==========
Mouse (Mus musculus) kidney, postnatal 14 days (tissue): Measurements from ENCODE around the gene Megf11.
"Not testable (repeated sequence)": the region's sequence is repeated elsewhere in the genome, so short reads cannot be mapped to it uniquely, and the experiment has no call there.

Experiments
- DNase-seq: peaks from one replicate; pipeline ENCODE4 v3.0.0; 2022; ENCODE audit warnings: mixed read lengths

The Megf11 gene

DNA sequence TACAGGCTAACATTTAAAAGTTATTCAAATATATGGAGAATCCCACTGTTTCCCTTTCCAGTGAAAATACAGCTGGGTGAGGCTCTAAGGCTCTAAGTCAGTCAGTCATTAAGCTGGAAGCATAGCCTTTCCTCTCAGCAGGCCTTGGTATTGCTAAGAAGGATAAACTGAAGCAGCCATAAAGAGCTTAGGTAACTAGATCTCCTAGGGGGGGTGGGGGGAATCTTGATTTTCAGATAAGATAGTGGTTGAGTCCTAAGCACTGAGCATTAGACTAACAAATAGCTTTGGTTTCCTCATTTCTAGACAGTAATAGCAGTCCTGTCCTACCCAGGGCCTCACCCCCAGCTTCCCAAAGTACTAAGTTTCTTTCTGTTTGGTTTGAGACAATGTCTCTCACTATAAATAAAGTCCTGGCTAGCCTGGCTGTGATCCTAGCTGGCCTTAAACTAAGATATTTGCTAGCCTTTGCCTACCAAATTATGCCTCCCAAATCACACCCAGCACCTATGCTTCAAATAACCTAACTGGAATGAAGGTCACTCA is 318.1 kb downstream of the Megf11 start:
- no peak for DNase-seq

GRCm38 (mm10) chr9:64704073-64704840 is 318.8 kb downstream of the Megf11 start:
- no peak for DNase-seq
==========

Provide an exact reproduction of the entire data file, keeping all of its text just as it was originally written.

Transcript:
Mouse (Mus musculus) kidney, postnatal 14 days (tissue): Measurements from ENCODE around the gene Megf11.
"Not testable (repeated sequence)": the region's sequence is repeated elsewhere in the genome, so short reads cannot be mapped to it uniquely, and the experiment has no call there.

Experiments
- DNase-seq: peaks from one replicate; pipeline ENCODE4 v3.0.0; 2022; ENCODE audit warnings: mixed read lengths

The Megf11 gene

DNA sequence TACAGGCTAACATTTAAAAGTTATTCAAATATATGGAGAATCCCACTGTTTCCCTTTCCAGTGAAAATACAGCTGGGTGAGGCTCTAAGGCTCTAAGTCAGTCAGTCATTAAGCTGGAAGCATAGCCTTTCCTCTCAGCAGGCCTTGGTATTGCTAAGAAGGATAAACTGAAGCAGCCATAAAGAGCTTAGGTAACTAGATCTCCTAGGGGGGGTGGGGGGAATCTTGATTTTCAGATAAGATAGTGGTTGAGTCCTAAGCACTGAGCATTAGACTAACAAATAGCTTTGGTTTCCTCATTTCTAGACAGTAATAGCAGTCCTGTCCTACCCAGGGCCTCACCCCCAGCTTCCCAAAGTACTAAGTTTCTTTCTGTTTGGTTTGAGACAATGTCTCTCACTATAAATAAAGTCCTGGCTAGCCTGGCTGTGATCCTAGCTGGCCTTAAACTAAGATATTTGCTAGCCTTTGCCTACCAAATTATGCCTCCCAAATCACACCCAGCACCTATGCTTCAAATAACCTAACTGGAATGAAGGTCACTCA is 318.1 kb downstream of the Megf11 start:
- no peak for DNase-seq

GRCm38 (mm10) chr9:64704073-64704840 is 318.8 kb downstream of the Megf11 start:
- no peak for DNase-seq